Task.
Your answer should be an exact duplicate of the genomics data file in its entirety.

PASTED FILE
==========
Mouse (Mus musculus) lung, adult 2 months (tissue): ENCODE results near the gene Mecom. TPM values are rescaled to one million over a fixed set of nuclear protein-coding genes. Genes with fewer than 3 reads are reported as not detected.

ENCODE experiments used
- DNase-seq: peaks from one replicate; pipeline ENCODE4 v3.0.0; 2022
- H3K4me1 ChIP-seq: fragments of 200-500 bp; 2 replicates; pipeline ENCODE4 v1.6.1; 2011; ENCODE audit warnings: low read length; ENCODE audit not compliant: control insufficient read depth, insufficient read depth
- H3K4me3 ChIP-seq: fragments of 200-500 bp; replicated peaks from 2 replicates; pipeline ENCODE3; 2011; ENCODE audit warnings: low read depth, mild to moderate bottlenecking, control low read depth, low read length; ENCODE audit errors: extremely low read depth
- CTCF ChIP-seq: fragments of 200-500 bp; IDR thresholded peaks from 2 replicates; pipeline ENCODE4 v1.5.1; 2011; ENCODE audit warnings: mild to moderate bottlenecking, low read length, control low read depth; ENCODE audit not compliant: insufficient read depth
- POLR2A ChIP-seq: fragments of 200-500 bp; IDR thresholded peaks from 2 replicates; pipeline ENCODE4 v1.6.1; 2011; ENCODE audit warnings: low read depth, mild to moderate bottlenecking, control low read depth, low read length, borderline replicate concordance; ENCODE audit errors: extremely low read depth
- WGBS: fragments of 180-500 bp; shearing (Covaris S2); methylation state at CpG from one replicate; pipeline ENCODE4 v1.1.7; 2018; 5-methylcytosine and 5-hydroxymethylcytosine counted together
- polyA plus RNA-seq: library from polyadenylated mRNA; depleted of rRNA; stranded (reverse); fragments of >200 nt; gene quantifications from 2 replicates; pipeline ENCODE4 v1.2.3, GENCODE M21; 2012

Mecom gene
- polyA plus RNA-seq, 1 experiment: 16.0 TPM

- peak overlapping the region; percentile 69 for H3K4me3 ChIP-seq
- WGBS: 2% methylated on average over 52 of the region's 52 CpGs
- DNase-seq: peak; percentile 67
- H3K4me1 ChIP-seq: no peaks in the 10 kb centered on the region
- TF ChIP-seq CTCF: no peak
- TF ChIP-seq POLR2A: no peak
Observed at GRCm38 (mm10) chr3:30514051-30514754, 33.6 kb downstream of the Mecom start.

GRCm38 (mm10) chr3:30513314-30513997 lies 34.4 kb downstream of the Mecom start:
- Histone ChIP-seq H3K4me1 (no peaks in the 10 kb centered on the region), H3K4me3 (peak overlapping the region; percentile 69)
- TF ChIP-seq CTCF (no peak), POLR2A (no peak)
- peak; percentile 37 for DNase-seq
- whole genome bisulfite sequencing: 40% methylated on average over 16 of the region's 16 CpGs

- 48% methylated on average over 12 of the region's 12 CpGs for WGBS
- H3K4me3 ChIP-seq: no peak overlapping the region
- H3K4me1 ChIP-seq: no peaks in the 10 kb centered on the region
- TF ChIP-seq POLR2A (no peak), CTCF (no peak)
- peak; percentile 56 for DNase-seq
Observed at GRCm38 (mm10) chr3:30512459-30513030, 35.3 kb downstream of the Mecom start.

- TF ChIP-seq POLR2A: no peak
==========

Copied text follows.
Mouse (Mus musculus) lung, adult 2 months (tissue): ENCODE results near the gene Mecom. TPM values are rescaled to one million over a fixed set of nuclear protein-coding genes. Genes with fewer than 3 reads are reported as not detected.

ENCODE experiments used
- DNase-seq: peaks from one replicate; pipeline ENCODE4 v3.0.0; 2022
- H3K4me1 ChIP-seq: fragments of 200-500 bp; 2 replicates; pipeline ENCODE4 v1.6.1; 2011; ENCODE audit warnings: low read length; ENCODE audit not compliant: control insufficient read depth, insufficient read depth
- H3K4me3 ChIP-seq: fragments of 200-500 bp; replicated peaks from 2 replicates; pipeline ENCODE3; 2011; ENCODE audit warnings: low read depth, mild to moderate bottlenecking, control low read depth, low read length; ENCODE audit errors: extremely low read depth
- CTCF ChIP-seq: fragments of 200-500 bp; IDR thresholded peaks from 2 replicates; pipeline ENCODE4 v1.5.1; 2011; ENCODE audit warnings: mild to moderate bottlenecking, low read length, control low read depth; ENCODE audit not compliant: insufficient read depth
- POLR2A ChIP-seq: fragments of 200-500 bp; IDR thresholded peaks from 2 replicates; pipeline ENCODE4 v1.6.1; 2011; ENCODE audit warnings: low read depth, mild to moderate bottlenecking, control low read depth, low read length, borderline replicate concordance; ENCODE audit errors: extremely low read depth
- WGBS: fragments of 180-500 bp; shearing (Covaris S2); methylation state at CpG from one replicate; pipeline ENCODE4 v1.1.7; 2018; 5-methylcytosine and 5-hydroxymethylcytosine counted together
- polyA plus RNA-seq: library from polyadenylated mRNA; depleted of rRNA; stranded (reverse); fragments of >200 nt; gene quantifications from 2 replicates; pipeline ENCODE4 v1.2.3, GENCODE M21; 2012

Mecom gene
- polyA plus RNA-seq, 1 experiment: 16.0 TPM

- peak overlapping the region; percentile 69 for H3K4me3 ChIP-seq
- WGBS: 2% methylated on average over 52 of the region's 52 CpGs
- DNase-seq: peak; percentile 67
- H3K4me1 ChIP-seq: no peaks in the 10 kb centered on the region
- TF ChIP-seq CTCF: no peak
- TF ChIP-seq POLR2A: no peak
Observed at GRCm38 (mm10) chr3:30514051-30514754, 33.6 kb downstream of the Mecom start.

GRCm38 (mm10) chr3:30513314-30513997 lies 34.4 kb downstream of the Mecom start:
- Histone ChIP-seq H3K4me1 (no peaks in the 10 kb centered on the region), H3K4me3 (peak overlapping the region; percentile 69)
- TF ChIP-seq CTCF (no peak), POLR2A (no peak)
- peak; percentile 37 for DNase-seq
- whole genome bisulfite sequencing: 40% methylated on average over 16 of the region's 16 CpGs

- 48% methylated on average over 12 of the region's 12 CpGs for WGBS
- H3K4me3 ChIP-seq: no peak overlapping the region
- H3K4me1 ChIP-seq: no peaks in the 10 kb centered on the region
- TF ChIP-seq POLR2A (no peak), CTCF (no peak)
- peak; percentile 56 for DNase-seq
Observed at GRCm38 (mm10) chr3:30512459-30513030, 35.3 kb downstream of the Mecom start.

- TF ChIP-seq POLR2A: no peak